My First Year Of Motherhood

And just like that, he turned one.

The past twelve months have felt a little surreal. A dizzy dream that I could wake up from in an instant, ready to believe that the memories and treasured moments never really happened at all.

Maybe it has been the sleep deprivation, or the dips and skyrockets of hormones, or maybe it has something to do with the way life has so drastically and unexpectedly flipped on its head and I am still struggling to catch my breath, to keep up, to take it all in.

Because if I am completely honest with you, I wasn’t prepared for the realities of motherhood at all.

Those early days and weeks were tinged with excited visitors coo-ing over the baby whilst kindly flickering their eyes away from my pepperoni areolas every time my newborn screeched for a feed.

They said well meaning things like ‘this bit goes so fast, enjoy it!’ and ‘oh, this bit is just so magical!’ and ‘wow, you must just be so full of love right now!’

And I was, and I wasn’t.

I mean, I felt a fondness for the squishy pink thing who found his indefinite home on my chest, and a want to protect him, to keep him safe from the world.

But the love wasn’t so overwhelming that it made me cry with happiness.

More I cried because the minute the darkness of night started to creep through the curtains I would fill with dread for another night with no certainty of sleep.

The early days both broke me and made me. They made me feel at my very strongest and yet at my very weakest and I wasn’t ready for just how much bringing a life into the world would upheave everything I knew about both myself and my world.

The two emotions I felt most heavily in my day-to-day new mum life were loneliness and guilt.

The idea of waking at maybe 4am or 5am and having an entire stretch of daytime to fill without adult conversation sometimes felt like it would crush me whole. That I would have sole responsibility for feeding and looking after something so small without having someone physically there to bounce parenting ideas off or talk about the weather with was something I really struggled with.

And then I would feel guilt surging through my veins at the idea that I wasn’t loving every minute of motherhood the way I thought I should.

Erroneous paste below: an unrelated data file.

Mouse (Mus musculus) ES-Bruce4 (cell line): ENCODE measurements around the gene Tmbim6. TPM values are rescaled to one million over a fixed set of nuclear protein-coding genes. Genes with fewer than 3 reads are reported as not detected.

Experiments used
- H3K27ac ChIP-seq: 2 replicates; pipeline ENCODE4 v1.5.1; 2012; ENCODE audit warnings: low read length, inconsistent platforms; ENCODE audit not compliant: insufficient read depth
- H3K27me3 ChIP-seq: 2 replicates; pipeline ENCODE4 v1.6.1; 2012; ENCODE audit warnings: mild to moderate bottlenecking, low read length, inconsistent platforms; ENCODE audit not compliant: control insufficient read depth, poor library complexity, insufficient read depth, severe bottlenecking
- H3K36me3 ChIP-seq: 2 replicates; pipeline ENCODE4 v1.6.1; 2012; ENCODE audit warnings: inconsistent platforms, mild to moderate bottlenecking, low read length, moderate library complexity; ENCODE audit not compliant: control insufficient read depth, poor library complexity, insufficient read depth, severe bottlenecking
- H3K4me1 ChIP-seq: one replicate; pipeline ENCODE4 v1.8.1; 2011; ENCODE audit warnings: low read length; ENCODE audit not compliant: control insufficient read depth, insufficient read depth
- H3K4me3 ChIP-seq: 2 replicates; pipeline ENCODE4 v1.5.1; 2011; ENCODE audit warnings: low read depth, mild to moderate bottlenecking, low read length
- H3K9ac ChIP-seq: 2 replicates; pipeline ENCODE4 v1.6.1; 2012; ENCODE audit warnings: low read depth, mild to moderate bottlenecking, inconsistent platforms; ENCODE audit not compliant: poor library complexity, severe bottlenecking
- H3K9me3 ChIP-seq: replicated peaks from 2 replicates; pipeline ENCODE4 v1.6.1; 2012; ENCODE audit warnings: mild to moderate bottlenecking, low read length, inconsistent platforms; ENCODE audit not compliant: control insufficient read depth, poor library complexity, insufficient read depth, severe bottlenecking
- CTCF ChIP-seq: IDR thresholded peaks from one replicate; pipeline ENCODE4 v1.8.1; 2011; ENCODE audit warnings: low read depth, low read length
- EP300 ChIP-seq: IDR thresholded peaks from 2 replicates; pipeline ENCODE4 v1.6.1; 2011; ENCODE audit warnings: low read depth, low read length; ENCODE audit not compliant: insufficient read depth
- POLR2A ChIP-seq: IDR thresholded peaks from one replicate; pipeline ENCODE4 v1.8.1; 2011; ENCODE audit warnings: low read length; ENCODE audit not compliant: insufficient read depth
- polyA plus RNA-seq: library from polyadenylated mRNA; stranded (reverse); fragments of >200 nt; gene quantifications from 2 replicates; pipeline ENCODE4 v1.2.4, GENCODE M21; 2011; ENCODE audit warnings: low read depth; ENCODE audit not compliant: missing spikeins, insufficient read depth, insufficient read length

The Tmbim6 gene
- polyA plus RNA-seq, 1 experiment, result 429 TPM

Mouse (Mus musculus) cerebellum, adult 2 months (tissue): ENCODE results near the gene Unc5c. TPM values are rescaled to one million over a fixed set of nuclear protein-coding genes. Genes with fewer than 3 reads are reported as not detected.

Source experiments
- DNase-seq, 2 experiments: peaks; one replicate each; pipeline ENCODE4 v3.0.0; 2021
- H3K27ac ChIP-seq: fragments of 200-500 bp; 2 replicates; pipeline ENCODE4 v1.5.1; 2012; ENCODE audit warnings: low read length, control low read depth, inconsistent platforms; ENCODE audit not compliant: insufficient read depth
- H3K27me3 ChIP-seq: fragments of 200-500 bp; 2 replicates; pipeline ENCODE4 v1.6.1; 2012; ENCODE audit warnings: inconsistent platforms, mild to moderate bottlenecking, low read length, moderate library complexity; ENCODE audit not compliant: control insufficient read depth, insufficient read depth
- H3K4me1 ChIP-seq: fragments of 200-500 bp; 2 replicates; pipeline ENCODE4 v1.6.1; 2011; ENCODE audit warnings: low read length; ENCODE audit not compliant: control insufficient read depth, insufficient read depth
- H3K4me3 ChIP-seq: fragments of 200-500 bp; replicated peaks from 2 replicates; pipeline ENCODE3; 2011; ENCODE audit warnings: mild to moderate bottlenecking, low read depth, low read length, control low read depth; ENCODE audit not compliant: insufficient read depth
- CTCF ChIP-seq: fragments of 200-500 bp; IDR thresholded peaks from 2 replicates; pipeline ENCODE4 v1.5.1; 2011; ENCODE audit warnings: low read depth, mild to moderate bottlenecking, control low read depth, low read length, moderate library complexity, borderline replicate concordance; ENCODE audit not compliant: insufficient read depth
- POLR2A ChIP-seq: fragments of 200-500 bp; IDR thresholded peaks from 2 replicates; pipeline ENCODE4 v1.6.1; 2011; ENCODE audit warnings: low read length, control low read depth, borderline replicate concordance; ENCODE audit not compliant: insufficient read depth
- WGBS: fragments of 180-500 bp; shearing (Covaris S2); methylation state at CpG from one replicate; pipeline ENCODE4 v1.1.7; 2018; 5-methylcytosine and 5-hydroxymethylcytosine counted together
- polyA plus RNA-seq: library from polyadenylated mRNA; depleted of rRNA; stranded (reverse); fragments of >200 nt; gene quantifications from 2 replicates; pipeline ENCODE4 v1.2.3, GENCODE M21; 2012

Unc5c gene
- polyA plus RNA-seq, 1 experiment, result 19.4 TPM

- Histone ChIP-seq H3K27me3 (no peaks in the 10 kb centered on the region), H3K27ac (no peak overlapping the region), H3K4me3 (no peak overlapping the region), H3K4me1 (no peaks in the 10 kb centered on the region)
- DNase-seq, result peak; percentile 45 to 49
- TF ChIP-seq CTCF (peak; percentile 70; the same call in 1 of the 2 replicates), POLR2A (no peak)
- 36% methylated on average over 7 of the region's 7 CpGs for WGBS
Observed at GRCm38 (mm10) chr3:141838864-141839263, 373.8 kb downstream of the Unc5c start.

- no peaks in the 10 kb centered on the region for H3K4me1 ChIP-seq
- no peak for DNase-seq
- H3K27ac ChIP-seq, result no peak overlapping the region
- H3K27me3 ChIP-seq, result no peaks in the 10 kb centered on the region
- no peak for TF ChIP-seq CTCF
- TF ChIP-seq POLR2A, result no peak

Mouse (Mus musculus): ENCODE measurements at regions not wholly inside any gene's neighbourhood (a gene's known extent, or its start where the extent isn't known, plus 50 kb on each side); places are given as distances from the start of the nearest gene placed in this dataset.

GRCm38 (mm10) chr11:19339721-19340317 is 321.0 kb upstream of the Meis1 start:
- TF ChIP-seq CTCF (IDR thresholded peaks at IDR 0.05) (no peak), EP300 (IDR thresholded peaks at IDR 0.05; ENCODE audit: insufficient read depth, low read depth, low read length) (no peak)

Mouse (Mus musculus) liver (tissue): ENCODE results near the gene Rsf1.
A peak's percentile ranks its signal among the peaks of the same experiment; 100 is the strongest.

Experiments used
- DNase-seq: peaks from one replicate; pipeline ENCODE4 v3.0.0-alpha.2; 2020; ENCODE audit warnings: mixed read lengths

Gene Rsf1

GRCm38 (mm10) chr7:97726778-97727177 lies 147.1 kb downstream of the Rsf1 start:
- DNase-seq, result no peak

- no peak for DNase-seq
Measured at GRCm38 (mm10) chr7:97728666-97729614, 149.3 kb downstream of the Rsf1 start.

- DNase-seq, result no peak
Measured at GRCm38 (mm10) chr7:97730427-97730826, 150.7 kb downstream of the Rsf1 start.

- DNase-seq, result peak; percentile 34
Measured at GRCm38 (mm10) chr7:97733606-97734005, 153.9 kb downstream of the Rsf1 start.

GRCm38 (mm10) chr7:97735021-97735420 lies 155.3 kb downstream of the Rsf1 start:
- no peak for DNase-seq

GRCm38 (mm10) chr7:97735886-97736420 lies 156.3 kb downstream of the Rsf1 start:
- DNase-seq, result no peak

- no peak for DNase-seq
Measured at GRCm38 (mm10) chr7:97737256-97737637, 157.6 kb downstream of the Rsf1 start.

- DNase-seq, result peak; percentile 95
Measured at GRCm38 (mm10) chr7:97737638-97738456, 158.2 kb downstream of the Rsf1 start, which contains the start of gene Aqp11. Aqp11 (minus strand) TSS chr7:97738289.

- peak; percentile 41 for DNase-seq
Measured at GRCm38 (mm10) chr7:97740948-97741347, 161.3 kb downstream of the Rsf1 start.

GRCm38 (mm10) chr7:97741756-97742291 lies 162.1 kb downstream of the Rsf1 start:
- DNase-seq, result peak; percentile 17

I wanted to be a natural mum, the way I had assumed I always would be.

I wanted it to come easily, the feel like the most lovely, light, pure thing in this world.

And when it didn’t, and when I realised how much of my happiness and self-worth was tied up in my career, in my blog, in my online community, the guilt became even more hideous.

Why would working make me feel happier than my own little newborn baby?

But it is with time and space that I have realised every emotion I have ever had around motherhood has been completely and utterly valid.

It is fucking hard.

Really hard.

And to admit that does not make you a failure.

To admit that you thought it would be a bit easier and that you’d be better at it, does not make you weak or make you a bad mother.

Now that I have emerged from the fog and have somehow found myself with a toddler (I mean, I’m in shock just as much as the rest of you – had to Google that just to check that yes in fact toddlerhood does begin at 12 months), things are a heck of a lot easier.

This age is just phenomenal. He’s performing new tricks every day. Making new sounds, showing off new actions, smiling at new things, and it’s just, aww man, it’s just bloody lovely.

And now I am crying.

And not for dread of night time.

But at how bloody hard and hideous points in the past year have been, but how beyond grateful I am to have Atti in my life.

To have made it through together. He is just the best and sweetest thing that has ever happened to me and I am forever indebted to the universe for bringing him to me.

His cheeky toothy grin, the way he says ‘babba’ when I pass him his dolly, the way his eyes light up whenever he hears and sees the opening credits to Paw Patrol, the way he devours pasta and cheese with pure passion, the way he puts his little head on my chest when he gets shy.

He is the world.

But he’s also changed the way I view myself. I no longer believe I am capable, based purely on the gut instinct that I could or can do great things, now I know I am capable. From the moment I was calmly wheeled down to the lifts that would take me to theatre to deliver him after 30 hours in labour, I felt strong and I knew I was a mother fucking bad ass superstar.

So happy birthday my darling Atticus, you are all I could have ever hoped for and so, so much more.


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